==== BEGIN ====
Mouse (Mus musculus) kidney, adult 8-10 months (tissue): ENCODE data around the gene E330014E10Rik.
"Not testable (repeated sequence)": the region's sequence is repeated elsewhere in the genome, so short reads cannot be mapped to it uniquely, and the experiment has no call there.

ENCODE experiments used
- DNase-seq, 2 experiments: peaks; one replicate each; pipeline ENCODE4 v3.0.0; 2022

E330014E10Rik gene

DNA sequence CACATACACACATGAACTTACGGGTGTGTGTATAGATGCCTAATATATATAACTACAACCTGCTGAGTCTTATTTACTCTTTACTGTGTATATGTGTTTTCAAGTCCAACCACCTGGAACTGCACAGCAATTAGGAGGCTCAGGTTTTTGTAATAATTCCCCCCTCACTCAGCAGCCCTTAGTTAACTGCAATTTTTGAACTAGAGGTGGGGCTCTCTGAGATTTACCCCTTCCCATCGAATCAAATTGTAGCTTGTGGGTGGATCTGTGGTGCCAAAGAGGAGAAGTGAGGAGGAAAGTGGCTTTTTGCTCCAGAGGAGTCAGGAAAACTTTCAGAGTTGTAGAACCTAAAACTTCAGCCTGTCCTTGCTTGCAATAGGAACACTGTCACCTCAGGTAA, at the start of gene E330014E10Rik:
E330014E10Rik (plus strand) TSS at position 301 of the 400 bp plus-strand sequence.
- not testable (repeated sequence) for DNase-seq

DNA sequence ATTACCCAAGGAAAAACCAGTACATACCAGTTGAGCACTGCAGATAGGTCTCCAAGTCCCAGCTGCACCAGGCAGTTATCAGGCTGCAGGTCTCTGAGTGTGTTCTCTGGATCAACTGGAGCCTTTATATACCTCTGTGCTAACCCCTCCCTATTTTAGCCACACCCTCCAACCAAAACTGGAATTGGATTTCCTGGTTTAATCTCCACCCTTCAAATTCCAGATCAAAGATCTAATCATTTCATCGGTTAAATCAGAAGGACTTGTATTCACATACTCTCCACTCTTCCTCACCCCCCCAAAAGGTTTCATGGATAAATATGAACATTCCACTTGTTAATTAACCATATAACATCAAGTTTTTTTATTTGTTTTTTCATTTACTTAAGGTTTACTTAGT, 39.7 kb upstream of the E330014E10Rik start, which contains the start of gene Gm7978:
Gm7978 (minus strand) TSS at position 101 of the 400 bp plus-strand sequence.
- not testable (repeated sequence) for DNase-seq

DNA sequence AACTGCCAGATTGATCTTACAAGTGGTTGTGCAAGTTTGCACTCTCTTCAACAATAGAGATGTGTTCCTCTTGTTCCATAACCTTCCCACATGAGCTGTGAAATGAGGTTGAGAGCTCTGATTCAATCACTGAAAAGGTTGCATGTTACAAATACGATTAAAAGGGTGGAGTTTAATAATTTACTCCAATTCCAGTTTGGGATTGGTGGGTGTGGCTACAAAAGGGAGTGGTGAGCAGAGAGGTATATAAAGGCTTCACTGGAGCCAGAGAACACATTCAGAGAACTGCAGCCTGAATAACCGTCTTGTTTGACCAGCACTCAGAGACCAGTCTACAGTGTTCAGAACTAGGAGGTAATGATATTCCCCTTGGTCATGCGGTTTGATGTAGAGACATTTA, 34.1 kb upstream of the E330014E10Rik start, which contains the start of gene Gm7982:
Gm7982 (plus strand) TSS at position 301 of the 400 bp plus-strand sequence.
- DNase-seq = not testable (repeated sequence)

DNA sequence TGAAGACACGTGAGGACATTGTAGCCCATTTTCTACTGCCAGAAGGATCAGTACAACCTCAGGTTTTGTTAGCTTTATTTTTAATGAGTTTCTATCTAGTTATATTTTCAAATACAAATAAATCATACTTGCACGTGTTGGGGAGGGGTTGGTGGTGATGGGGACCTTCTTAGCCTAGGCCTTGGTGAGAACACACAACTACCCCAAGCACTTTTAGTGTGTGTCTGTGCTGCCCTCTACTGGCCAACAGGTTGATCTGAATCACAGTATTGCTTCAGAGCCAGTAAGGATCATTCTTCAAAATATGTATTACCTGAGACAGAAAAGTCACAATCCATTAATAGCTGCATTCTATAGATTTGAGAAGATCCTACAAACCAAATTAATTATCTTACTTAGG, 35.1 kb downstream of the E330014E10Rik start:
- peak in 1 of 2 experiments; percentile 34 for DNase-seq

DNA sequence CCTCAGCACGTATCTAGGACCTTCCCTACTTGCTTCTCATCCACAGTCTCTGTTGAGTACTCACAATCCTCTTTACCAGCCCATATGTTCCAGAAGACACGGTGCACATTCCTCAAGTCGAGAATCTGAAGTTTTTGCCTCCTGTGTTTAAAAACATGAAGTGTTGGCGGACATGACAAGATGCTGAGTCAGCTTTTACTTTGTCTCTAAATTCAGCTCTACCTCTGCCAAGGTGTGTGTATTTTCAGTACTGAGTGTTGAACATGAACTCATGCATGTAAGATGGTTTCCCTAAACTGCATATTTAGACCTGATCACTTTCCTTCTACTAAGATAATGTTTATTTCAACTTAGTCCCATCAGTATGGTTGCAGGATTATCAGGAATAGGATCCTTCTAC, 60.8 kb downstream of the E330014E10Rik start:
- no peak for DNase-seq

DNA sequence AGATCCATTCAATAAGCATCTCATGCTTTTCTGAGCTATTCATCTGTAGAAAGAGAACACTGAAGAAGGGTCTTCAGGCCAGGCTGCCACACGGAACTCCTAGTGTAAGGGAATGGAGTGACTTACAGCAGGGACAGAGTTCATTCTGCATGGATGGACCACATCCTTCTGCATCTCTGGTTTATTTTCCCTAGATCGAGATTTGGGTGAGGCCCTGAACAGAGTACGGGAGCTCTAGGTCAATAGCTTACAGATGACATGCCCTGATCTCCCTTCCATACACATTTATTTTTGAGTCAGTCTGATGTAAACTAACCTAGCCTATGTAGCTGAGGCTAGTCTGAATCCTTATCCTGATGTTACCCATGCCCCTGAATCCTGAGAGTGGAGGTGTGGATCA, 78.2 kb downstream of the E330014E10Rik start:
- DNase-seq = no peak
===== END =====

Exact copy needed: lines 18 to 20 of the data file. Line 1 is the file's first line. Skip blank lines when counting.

- no peak for DNase-seq

DNA sequence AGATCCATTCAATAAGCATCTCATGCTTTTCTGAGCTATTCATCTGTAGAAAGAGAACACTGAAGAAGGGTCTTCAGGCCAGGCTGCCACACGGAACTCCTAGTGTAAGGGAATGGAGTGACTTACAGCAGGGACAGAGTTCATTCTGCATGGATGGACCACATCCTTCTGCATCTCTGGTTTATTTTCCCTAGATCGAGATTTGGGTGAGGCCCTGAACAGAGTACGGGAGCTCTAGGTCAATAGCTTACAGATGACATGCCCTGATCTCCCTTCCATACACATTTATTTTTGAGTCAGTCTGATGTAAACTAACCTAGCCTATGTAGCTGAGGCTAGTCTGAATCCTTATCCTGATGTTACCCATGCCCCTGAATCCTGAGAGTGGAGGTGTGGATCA, 78.2 kb downstream of the E330014E10Rik start:
- DNase-seq = no peak